It's a tough call on alien cultures. You have to make it "alien" of course, and yet in order to make the aliens sympathetic, you have to make them at least partially humanlike...or at least it makes them more relatable.

I mean, Hal loves him some alien ladies, but I can't see him humping the female version of Shorm, for example. Although...all those arms could come in handy.

Tom Hartley said...

Liss, I agree with everything you said.

Eyz said...

Though I don't imagine him rejecting that Martian lady, Cay'an, I posted a link just above :P

Aaron said...

The whole idea of an entire planet haing the same language and culture thing has always kinda bugged me in sci fi properties as well, unless it could be explained they were so far advanced in terms of travel and communications they really had blended and harmonized at some point.

Eyz said...

Well, in Star Wars it's sort of worse since the whole universe speaks the same kind of language, with only a few species using variants and/or their own primitive tongue...

Eyz said...
This comment has been removed by the author.
mathematicscore said...

I thought I had posted this, but it must not have taken...

Alright, some of this has been touched on, but I feel like going point by point...

1. While we definitely see some disparity from creator to creator, I think the culture has been consistent, if a little vague since at least the JLA era; This has been largely thanks to writer/editor Tomasi. Pre Crisis Mars is solidly a thing of the past, and while I wouldn't mind seeing some of the characters and events (Marshal, Bel Juz, etc) molded in, I think the current status quo works well, especially with some additions.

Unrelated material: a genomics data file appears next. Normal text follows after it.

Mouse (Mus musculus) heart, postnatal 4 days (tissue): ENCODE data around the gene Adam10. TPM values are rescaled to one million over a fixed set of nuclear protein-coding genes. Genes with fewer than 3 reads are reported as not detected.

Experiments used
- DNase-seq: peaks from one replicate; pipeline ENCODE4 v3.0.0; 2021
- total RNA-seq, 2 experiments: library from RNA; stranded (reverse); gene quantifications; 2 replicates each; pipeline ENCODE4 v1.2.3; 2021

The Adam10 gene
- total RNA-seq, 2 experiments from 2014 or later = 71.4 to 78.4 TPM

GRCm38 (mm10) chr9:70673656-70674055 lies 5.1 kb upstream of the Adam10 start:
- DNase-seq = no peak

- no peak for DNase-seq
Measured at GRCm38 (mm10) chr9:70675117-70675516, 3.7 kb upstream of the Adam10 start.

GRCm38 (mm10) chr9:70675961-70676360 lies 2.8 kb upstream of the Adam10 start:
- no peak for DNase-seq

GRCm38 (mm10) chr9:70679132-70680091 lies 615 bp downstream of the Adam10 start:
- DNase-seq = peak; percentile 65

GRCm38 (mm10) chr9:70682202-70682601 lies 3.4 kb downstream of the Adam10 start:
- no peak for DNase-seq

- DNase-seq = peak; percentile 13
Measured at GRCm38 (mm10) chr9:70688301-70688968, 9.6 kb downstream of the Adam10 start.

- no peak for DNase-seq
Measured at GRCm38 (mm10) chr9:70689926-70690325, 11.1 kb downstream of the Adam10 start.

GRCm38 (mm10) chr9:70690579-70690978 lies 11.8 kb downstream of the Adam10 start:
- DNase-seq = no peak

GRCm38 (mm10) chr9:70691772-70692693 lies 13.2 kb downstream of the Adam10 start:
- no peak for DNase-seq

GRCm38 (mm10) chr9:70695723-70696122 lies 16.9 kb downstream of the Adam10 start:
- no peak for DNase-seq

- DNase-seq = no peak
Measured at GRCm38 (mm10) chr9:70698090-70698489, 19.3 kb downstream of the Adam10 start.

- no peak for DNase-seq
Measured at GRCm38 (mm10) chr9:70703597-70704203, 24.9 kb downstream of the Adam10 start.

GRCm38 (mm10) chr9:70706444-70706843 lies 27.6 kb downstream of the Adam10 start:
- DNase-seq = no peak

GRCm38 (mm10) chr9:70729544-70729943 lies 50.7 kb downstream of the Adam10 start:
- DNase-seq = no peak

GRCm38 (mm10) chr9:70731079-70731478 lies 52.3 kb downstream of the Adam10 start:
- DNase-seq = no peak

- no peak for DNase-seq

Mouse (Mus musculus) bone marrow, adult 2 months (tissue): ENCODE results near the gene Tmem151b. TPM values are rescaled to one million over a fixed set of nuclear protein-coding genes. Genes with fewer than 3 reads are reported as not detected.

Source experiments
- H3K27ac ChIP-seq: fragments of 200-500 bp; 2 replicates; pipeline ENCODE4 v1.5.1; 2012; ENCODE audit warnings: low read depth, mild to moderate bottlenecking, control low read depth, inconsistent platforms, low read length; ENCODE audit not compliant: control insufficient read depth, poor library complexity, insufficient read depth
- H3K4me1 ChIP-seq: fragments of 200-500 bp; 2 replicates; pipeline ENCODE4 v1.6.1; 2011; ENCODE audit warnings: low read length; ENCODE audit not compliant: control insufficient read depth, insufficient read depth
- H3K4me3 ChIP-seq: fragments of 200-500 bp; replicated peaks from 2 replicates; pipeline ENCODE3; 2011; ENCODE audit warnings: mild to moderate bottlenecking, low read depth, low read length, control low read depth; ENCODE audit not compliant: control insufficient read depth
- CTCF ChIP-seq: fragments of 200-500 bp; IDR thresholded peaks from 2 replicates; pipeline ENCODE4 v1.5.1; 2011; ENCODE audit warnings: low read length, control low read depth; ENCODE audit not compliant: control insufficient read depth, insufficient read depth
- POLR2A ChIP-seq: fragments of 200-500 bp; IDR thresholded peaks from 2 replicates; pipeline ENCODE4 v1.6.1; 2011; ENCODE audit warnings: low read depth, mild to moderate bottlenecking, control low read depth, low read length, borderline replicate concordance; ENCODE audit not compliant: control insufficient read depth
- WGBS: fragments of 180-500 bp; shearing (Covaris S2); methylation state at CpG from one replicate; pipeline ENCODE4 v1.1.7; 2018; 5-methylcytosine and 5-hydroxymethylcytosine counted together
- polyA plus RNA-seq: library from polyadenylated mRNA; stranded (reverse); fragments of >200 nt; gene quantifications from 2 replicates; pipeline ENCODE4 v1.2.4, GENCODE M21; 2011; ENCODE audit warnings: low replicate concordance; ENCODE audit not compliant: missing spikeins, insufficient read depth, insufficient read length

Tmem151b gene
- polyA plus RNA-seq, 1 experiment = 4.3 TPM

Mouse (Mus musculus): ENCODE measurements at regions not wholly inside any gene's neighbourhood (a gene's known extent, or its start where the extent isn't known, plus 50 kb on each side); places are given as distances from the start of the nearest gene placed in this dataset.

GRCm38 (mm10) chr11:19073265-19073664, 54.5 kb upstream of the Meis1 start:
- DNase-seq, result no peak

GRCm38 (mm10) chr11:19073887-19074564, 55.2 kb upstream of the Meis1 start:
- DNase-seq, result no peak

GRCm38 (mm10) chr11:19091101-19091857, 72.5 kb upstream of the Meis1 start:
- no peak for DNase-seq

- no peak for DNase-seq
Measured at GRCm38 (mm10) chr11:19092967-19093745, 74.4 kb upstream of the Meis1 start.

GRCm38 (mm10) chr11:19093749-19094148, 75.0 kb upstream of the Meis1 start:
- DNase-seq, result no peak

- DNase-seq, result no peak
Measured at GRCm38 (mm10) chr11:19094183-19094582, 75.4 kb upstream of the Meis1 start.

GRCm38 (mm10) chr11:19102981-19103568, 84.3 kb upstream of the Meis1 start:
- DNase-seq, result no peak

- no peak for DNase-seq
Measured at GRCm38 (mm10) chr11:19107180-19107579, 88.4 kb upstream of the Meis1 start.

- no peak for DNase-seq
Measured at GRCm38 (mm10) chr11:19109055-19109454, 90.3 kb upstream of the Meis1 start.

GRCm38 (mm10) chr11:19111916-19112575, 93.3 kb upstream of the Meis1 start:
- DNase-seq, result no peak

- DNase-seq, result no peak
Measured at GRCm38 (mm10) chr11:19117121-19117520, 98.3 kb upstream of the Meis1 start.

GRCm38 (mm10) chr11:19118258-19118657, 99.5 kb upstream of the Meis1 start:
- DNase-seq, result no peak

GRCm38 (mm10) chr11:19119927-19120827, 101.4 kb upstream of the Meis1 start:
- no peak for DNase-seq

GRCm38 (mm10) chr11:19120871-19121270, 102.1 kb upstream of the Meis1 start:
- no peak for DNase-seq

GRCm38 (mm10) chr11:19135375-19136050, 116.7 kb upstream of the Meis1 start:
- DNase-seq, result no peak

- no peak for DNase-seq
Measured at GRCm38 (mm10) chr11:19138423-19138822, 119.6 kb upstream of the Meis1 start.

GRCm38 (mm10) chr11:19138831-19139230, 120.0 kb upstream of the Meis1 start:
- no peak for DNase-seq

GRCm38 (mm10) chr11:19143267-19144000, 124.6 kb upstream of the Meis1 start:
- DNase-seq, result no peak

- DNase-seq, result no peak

2 One such addition I'd make is that Martians are so highly evolved, they reproduce less often, and have a much smaller, more cohesive society than we do, especially considering the comparative lack of resources between Mars and Earth. Also, I don't think Tomasi is necessarily implying that there is only one, unified culture when he calls things "Martian." Native American tribes were often named by other tribes or Europeans; this is because they almost always referred to themselves simply "the people." In a conversation between two martians, denoting a symbol or a place as Martian is for our benefit, not a literal translation.

2.5 A similar argument for the breasts being for our benefit to denote D'Kay as feminine could be made, but I also like the idea that Mars and Earth are linked in someways, especially in light of some events in the Ostrander series and Geoff Johns recent assertion that Earth was the beginning of life in the universe.

mathematicscore said...

3. Green Lantern, being more popular than our beloved Martian, has had more and better talent work up it's universe. I think a good creative take (and frankly, I've not yet been let down by Tomasi) on Martian culture could help the franchise, such as it is.

4. You've got a good point here. My favorite takes on J'onn (JLI and JLA spring to mind) have him well established and matured. The solo stories that "change everything" do seem to miss the point. That's why I'm cool with D'kay. She has a plausible backstory, without retconning everything there ever was. Not disimilar to the Phantom Zone villains or Supergirl. Mars can still be a dead planet without ALL of the Martians being dead. Do all of J'onn's villains have to be Martians? Resoundingly no, but I don't mind that some are. Also, Odo, like J'onn is only as good as the writer writing him.